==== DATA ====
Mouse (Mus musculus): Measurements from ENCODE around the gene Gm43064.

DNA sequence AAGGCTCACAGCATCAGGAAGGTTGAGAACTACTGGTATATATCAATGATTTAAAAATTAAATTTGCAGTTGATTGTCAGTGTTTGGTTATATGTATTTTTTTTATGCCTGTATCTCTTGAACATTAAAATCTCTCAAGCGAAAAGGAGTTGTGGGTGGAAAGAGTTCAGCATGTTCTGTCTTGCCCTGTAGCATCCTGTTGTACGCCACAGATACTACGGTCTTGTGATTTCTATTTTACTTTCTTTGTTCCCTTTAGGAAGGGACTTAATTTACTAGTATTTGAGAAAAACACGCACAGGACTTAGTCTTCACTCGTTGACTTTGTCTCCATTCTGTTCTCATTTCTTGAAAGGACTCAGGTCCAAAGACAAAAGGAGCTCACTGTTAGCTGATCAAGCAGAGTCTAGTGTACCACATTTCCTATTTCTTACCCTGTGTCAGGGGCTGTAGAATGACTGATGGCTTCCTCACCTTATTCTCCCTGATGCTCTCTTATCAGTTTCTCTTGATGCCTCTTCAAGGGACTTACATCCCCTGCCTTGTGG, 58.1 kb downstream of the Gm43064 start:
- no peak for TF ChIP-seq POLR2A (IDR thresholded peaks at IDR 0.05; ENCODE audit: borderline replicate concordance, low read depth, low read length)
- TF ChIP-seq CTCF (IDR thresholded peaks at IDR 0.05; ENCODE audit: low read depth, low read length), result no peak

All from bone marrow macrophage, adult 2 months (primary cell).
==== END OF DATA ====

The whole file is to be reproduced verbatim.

Mouse (Mus musculus): Measurements from ENCODE around the gene Gm43064.

DNA sequence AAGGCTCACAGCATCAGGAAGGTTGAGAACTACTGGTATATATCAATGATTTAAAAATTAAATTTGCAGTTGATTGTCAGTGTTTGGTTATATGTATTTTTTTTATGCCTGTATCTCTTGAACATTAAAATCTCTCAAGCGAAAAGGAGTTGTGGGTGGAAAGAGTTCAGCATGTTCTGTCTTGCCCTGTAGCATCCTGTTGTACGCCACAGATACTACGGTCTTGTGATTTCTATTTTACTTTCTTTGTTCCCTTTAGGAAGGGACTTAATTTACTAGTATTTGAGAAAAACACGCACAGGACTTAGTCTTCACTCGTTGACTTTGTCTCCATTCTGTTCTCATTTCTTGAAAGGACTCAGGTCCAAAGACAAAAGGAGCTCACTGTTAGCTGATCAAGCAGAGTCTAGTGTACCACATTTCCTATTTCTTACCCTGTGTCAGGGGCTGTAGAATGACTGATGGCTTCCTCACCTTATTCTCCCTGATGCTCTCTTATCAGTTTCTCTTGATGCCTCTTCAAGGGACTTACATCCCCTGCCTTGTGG, 58.1 kb downstream of the Gm43064 start:
- no peak for TF ChIP-seq POLR2A (IDR thresholded peaks at IDR 0.05; ENCODE audit: borderline replicate concordance, low read depth, low read length)
- TF ChIP-seq CTCF (IDR thresholded peaks at IDR 0.05; ENCODE audit: low read depth, low read length), result no peak

All from bone marrow macrophage, adult 2 months (primary cell).